You sometimes wonder if you and your husband live on two entirely different planets. The most pressing household needs—hungry children, sticky fingers, toys strewn under the dining room table three minutes before dinner is served, poopy diapers—seem to complete for both of your attention.

And in these different worlds, he still gets to hold onto pieces of his life that you feel like you haven't seen in years ago. He makes time for Saturday morning golf, Friday afternoon happy hour, and career development seminars. He makes time for football games, haircuts, and morning workouts at the gym.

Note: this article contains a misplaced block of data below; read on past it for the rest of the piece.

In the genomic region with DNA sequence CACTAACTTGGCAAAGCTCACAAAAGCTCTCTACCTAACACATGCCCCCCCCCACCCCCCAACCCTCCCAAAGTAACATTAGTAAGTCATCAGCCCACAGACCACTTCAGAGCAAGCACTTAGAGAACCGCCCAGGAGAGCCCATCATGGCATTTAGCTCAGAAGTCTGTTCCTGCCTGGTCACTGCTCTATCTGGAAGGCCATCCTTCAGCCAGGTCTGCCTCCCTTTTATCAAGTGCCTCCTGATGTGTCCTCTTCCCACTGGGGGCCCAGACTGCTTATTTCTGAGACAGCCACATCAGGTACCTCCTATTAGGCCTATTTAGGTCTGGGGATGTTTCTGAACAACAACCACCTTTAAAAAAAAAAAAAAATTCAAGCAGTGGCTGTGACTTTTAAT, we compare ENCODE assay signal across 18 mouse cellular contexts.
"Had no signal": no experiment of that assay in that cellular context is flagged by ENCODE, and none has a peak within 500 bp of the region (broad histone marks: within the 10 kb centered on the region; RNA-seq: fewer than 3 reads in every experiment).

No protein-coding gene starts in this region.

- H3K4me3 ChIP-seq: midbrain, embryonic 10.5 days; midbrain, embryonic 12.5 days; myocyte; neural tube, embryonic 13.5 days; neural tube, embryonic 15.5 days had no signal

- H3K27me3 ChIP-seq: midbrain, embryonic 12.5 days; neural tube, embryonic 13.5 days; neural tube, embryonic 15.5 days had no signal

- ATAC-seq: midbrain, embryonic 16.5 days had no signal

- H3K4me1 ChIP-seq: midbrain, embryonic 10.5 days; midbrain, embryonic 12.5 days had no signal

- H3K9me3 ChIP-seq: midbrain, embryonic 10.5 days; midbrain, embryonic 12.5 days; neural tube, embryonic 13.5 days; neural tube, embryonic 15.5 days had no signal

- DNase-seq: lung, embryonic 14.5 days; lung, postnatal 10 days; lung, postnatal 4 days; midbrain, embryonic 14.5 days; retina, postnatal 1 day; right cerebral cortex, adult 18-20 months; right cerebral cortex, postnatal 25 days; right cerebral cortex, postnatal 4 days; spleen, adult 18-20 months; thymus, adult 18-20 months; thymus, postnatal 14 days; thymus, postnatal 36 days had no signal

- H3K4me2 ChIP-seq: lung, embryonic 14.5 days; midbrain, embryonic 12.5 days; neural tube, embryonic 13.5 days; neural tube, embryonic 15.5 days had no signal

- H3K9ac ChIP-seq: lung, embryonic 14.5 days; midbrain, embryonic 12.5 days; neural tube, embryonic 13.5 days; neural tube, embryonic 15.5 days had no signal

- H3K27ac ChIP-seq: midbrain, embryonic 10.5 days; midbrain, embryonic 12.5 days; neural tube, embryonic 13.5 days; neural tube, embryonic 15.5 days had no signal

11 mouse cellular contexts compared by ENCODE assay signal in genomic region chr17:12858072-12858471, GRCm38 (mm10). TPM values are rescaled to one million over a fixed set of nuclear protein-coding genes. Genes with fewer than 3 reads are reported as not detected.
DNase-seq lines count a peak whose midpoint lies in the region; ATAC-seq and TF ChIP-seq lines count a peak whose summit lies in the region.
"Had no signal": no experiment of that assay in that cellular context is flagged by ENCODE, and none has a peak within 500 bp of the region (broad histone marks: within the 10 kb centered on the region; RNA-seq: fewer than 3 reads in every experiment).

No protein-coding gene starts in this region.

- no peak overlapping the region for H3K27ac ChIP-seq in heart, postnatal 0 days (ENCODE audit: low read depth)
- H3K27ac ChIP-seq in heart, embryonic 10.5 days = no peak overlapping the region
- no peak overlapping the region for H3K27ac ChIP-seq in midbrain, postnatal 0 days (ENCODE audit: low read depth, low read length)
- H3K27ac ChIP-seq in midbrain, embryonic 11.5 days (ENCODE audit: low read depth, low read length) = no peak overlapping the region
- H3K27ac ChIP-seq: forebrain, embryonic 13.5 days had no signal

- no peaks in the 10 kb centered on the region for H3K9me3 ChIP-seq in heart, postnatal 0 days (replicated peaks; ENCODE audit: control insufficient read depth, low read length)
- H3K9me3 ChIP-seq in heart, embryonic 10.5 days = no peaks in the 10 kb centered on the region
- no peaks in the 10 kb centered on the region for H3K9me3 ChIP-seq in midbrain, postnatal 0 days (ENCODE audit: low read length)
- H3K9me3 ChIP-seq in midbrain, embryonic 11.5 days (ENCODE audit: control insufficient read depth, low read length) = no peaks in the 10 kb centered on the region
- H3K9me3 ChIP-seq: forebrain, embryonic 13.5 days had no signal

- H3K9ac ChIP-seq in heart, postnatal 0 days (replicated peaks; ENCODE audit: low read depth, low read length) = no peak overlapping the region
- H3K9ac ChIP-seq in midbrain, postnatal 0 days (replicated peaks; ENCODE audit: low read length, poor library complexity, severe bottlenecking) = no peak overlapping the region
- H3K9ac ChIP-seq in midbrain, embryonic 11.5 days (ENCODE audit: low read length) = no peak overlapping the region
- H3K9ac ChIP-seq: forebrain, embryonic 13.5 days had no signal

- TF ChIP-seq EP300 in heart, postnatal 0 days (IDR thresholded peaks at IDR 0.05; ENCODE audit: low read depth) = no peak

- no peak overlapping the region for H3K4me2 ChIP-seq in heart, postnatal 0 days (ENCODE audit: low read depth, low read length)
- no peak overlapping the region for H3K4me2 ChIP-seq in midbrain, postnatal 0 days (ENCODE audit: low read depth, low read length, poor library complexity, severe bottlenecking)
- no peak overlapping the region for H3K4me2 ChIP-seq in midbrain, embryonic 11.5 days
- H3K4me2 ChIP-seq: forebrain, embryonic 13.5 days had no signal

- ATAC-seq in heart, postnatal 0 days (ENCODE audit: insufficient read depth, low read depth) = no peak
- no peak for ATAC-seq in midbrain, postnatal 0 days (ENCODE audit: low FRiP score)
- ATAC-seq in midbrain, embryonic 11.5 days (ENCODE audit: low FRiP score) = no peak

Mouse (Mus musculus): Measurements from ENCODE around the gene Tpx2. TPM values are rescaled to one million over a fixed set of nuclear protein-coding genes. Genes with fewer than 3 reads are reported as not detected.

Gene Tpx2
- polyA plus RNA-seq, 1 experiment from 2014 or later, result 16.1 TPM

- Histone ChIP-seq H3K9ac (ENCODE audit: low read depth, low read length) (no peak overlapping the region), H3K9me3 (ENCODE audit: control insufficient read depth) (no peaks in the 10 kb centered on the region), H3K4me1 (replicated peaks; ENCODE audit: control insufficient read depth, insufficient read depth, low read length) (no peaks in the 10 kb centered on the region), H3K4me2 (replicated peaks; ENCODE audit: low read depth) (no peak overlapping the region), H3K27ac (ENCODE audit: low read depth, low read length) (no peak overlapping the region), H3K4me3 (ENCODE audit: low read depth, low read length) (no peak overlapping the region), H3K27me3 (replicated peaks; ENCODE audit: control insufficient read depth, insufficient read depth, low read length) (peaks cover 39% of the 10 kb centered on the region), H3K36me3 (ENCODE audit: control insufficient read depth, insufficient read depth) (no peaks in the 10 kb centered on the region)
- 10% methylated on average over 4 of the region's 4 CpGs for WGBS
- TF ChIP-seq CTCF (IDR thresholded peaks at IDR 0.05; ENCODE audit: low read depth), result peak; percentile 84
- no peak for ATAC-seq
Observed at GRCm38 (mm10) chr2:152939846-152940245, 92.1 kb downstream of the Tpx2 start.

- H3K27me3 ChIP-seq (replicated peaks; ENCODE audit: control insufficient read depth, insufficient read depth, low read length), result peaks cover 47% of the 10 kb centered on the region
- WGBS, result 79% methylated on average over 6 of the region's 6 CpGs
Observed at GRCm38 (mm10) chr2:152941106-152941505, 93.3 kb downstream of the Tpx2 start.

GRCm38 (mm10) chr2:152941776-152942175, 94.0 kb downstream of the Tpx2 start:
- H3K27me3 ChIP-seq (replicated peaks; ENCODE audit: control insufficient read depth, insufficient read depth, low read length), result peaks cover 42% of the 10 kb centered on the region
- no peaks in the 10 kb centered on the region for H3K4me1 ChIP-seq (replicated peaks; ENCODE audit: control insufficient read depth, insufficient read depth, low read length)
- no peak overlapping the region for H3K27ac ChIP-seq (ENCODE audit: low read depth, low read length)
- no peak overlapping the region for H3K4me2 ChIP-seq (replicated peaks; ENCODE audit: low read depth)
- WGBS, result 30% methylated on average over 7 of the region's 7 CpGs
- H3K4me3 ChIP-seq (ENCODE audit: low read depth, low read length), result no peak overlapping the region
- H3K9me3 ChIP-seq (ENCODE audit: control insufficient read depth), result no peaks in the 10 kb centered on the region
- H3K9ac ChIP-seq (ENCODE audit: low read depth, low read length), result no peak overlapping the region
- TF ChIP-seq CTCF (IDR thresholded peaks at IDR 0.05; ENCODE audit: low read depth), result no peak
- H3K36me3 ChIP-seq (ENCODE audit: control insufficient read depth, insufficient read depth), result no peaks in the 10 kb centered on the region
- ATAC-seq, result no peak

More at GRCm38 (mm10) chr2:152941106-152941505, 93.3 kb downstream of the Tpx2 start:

And you're feeling like your individuality doesn't really exist anymore.

You've paused hobbies and have put personal passions aside during this season of life. You traded in your gym membership for baby yoga in the living room, and you now cut your own hair every six months using a complicated system of tilted mirrors. Because they're easier for now; they fit your life now.

I know these things, woman with two children and a yanking dog, because I've been where you are. I was there, and I lost myself 1,000 times. But—I'm here to tell you—I've made it to the other side. And the woman I've found there is a woman I'd like to spend a day with. She's a woman who I happen to like more than the single woman who had a thriving career, passion for travel, strict workout routine, and full social schedule.